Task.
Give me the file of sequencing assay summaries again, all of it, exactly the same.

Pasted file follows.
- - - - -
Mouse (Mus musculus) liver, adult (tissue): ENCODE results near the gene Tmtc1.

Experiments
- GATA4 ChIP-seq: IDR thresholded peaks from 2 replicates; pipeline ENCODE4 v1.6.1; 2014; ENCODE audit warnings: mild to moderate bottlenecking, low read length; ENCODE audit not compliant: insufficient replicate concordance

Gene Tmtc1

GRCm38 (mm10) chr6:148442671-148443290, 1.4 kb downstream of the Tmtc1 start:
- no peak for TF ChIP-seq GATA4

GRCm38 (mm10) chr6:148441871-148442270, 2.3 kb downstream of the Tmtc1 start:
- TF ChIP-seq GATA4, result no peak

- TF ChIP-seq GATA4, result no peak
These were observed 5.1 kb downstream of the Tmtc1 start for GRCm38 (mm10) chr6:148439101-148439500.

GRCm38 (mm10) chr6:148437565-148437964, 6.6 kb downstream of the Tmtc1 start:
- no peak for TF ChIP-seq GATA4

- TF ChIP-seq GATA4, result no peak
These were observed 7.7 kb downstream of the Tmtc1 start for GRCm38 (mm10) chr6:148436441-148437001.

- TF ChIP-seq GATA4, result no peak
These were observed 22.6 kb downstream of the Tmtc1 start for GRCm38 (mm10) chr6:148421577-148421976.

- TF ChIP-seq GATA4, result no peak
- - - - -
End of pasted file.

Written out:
Mouse (Mus musculus) liver, adult (tissue): ENCODE results near the gene Tmtc1.

Experiments
- GATA4 ChIP-seq: IDR thresholded peaks from 2 replicates; pipeline ENCODE4 v1.6.1; 2014; ENCODE audit warnings: mild to moderate bottlenecking, low read length; ENCODE audit not compliant: insufficient replicate concordance

Gene Tmtc1

GRCm38 (mm10) chr6:148442671-148443290, 1.4 kb downstream of the Tmtc1 start:
- no peak for TF ChIP-seq GATA4

GRCm38 (mm10) chr6:148441871-148442270, 2.3 kb downstream of the Tmtc1 start:
- TF ChIP-seq GATA4, result no peak

- TF ChIP-seq GATA4, result no peak
These were observed 5.1 kb downstream of the Tmtc1 start for GRCm38 (mm10) chr6:148439101-148439500.

GRCm38 (mm10) chr6:148437565-148437964, 6.6 kb downstream of the Tmtc1 start:
- no peak for TF ChIP-seq GATA4

- TF ChIP-seq GATA4, result no peak
These were observed 7.7 kb downstream of the Tmtc1 start for GRCm38 (mm10) chr6:148436441-148437001.

- TF ChIP-seq GATA4, result no peak
These were observed 22.6 kb downstream of the Tmtc1 start for GRCm38 (mm10) chr6:148421577-148421976.

- TF ChIP-seq GATA4, result no peak